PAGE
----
List of Tolling Facility-Related Traffic Delays:
An Updated List of Toll Facilities Which Exhibit And Cause Heavy Traffic Problems
Last Modified: 05/16/2019
This list is intended to provide a consolidated reference to a series of posts, messages, and other observations as to some of the many negative effects caused by tolling and toll stations.
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Although the premise behind tolling roads, rather than permitting state funds and gas tax revenue to pay for infrastructure that benefits both motorists and non-motorists alike, tolling certain road projects has been used as a means to rapidly finance said project so that it may be completed in a more holistic and prompt manner than in an ad-hoc fashion as funds become available from more traditional revenue sources. Thus, the "benefit" of tolls expatiated in favor of tolls has always been the promise to quickly complete a road project paid for exclusively by said tolls and, upon the competion of said project and the subsequent retiring of its debt, the prompt and automatic removal of the tolls which financed it. Thus the short term traffic congestion and per-motorist expense would be strictly temporary and immediately off-set by future convenience.
In practice, however, these are promises that have been broken countless times as legislators have shown themselves quick to understand and exploit this new revenue stream. Perhaps best of all, politicians can increase toll rates at virtually any time without having to take the career risk of proposing tax hikes.
These tolls, ostensibly collected to maintain the road system, are frequently used elsewhere. Thus many toll roads are in poor condition and, despite exorbitant toll rates, the governing toll authority does not have the necessary funds to effectuate repairs and maintenance as the funds collected from tolls have been dispersed to other projects.
Finally, toll plazas frequently slow traffic down to a virtual crawl, particularly during rush hour, putting the lie to the theory that toll roads somehow ease traffic. This page is intended to document occurences of such phenomena.
For a more detailed discussion as to the deleterious effects of tolls, please click here.
Please feel free to submit your experiences which are of a specific nature relevant to this list, so that we may provide a more comprehensive and complete listing of similar problems. Contact information for this list is provided at the end of this page.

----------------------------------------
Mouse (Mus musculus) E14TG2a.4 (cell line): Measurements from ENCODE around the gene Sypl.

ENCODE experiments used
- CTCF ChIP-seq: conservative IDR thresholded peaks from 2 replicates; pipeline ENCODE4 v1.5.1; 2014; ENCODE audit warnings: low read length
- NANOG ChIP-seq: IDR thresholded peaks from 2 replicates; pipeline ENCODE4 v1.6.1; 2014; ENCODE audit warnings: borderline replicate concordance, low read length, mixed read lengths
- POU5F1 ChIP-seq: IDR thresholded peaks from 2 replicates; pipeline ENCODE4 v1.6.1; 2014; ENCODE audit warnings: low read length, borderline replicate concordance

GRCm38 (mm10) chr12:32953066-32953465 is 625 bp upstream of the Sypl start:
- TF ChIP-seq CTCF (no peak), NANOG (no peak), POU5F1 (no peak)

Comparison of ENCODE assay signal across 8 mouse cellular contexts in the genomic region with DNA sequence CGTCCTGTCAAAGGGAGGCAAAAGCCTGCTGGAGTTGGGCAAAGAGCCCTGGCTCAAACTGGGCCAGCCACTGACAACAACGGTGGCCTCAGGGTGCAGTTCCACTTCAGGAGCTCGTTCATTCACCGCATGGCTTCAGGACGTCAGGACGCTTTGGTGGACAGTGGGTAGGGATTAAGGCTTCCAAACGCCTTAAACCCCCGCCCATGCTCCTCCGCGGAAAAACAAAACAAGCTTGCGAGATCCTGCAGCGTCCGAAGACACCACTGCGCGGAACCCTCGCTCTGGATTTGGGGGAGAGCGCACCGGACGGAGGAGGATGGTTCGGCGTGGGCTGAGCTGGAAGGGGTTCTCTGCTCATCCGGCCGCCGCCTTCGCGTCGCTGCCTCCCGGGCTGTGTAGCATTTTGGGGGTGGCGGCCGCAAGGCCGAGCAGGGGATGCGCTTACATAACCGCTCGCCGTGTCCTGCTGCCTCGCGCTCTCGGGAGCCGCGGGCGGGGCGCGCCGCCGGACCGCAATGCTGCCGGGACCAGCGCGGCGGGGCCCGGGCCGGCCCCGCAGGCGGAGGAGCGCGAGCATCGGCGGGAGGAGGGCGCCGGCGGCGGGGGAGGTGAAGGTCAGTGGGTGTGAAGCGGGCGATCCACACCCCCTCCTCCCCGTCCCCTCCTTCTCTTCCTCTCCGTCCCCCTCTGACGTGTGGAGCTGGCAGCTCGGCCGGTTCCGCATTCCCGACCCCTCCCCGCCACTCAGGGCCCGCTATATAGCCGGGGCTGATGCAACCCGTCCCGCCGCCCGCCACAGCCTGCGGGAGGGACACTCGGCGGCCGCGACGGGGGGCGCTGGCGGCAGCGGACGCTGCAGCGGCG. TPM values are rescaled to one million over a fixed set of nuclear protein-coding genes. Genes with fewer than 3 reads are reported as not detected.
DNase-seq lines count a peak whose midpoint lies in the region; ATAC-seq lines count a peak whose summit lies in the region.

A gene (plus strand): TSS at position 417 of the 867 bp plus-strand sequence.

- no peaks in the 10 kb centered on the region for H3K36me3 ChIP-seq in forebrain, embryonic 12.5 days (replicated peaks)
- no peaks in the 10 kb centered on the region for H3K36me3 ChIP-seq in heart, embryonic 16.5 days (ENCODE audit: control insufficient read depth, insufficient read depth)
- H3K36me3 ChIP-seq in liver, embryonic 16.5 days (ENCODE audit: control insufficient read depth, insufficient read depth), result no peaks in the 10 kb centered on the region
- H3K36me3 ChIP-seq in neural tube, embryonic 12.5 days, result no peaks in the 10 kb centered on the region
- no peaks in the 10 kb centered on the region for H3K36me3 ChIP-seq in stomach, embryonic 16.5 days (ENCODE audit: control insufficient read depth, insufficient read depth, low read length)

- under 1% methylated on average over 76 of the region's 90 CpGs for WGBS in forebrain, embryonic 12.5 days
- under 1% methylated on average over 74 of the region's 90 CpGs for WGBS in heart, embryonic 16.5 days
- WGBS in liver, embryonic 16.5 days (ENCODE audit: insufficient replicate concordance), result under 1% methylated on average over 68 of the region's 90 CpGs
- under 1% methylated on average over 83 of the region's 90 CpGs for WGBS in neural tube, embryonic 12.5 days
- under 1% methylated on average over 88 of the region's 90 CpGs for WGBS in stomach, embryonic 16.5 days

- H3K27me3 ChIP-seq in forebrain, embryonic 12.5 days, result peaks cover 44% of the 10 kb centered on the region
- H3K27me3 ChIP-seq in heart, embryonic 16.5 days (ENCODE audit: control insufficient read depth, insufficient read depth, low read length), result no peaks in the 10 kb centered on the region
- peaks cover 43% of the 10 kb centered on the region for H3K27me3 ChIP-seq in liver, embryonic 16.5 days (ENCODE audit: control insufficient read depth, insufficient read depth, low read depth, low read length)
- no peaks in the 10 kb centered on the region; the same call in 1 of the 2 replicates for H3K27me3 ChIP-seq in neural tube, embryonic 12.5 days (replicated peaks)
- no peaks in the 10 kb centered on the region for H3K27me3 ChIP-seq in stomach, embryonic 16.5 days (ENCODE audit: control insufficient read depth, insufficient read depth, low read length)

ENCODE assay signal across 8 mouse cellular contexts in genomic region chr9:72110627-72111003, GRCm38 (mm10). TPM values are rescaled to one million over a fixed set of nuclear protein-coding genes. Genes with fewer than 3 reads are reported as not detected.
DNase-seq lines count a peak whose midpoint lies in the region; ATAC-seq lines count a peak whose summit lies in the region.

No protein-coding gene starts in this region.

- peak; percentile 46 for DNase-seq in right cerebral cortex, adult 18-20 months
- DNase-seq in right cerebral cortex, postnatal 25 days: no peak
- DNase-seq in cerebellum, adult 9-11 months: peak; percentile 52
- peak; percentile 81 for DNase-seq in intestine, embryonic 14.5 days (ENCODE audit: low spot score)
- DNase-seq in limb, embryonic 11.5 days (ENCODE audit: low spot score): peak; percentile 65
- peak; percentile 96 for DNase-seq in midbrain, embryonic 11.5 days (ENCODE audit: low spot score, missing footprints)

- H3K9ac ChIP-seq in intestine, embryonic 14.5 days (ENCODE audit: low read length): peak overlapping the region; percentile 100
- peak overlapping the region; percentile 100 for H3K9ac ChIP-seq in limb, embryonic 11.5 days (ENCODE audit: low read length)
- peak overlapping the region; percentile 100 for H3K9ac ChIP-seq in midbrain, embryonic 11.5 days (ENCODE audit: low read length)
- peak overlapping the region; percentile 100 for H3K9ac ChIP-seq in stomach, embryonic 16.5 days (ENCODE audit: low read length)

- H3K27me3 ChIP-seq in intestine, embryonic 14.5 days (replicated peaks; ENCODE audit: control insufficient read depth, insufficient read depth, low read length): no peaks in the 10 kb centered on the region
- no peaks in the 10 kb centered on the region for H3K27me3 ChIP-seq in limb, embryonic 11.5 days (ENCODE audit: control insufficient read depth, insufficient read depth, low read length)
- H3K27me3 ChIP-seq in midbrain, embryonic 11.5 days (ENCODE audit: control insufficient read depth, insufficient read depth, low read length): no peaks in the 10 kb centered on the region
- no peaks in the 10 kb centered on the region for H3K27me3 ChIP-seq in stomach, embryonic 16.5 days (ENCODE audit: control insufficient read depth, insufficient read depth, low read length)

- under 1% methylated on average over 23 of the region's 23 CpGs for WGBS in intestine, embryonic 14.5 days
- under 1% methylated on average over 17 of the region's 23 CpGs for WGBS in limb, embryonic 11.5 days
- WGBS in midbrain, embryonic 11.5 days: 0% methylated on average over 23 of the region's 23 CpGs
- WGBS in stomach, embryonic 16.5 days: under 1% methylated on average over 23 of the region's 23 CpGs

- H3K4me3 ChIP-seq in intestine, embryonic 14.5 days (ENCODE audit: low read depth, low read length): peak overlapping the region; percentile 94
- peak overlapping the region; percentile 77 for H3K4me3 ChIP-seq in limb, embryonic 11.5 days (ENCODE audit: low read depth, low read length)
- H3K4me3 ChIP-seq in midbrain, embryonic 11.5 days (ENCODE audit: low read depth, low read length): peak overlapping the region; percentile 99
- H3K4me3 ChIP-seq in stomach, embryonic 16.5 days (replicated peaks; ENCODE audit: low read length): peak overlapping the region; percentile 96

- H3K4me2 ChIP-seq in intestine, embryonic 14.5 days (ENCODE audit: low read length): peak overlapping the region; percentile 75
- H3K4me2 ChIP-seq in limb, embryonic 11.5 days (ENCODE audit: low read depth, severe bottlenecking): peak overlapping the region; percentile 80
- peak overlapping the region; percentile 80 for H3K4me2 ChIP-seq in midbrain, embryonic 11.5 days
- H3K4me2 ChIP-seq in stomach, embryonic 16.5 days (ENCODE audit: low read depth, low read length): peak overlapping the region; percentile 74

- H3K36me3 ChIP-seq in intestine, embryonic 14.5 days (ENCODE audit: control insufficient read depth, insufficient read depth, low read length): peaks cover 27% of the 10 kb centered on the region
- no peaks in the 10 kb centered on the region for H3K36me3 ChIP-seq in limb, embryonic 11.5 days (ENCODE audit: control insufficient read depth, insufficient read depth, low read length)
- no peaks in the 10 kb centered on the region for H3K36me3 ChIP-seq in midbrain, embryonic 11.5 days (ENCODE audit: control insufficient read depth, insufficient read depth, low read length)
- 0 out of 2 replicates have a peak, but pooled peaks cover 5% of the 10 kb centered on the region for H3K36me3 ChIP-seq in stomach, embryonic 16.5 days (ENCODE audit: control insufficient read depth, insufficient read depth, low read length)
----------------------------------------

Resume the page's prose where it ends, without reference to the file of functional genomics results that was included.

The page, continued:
Additionally, if you feel that an item is incorrect, please let us know the specifics of your experiences in the given station and/or with the given issue so we can verify and, if needed, update the list accordingly.
Hutchinson River Parkway, Bronx County, NYC: Heavy traffic is regularly observed on the Hutchinson River Parkway northbound immediately after crossing under I-95. The cause of this could be that motorists en route to the state of Connecticut frequently detour onto the Hutchinson River Parkway to avoid paying the toll on I-95. This, again, is an example of how tolls can grossly distort traffic patterns. The situation is made worse by the fact that the Cross County Parkway transition ramps onto the Hutchinson River Parkway were never properly built. It is common for traffic to bottleneck in the exit/entrance lanes as motorists on the freeway attempt to exit while motorists from the service road attempt to merge within the same lane. If there were no tolls on I-95, fewer people would drive on the Hutchinson River Parkway and would instead drive on I-95.
Whitestone Bridge Tolls, Bronx County, NYC: I-678 southbound approaching the Whitestone Bridge. Heavy traffic is regularly observed for over two miles north of the Whitestone Bridge Bronx toll plaza while heading south. At times, this traffic volume c an be seen backed up all the way to the Hutchinson River Parkway at the Westchester/Bronx County line. The photographs below were taken on a variety of dates, both weekend and weekday which indicate the severity of the problem and how tolls and the toll p laza itself frustrate the speedy and environmental procession of traffic.
08/17/2011: Opposite traffic backed up on I-678 south, a half mile north of the Queens-bound toll plaza.
08/20/2011: The same position as above but from a different angle and on a different date.
09/03/2011: Same position as above but two weeks later.
09/30/2011: Hutchison River Parkway at approximately 5:30pm. Traffic to the left heading southbound approximately 1.5 miles north of the Whitestone Bridge Tolls, easing out under the public school (white building which crosses over the Hutchison River Par kway in the background).
Throgg's Neck Bridge, Bronx County, NYC: I-295 southbound approaching the Throgg's Neck Bridge. Heavy traffic is regularly observed for two miles north of the Throgg's Neck Bridge toll plaza. At times, this traffic volume can be seen backed all the wa y to the Bruckner interchange.
09/28/2011: I-295 southbound, south of the Bruckner interchange with I-278 and I-295 heading toward the Throgg's Neck Bridge toll plaza. Traffic on the opposite of where the photo was taken is heading south along I-295 just south of the Bruckner inter change with I-295. This photo was taken approximately two miles north of the Throgg's Neck Bridge toll plaza, and as the three lanes of traffic pictured to the left have to merge with Long Island-bound traffic from southbound I-95 (not pictured here) alon g I-695 (a short interstate segment connecting southbound I-95 with the Throgg's Neck Bridge/I-295), motorists frequently experience an even longer delay as a result of three lanes of traffic from I-695 being forced to merge and cross over in order to pay their tolls.
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Last modified and ©: 05/16/2019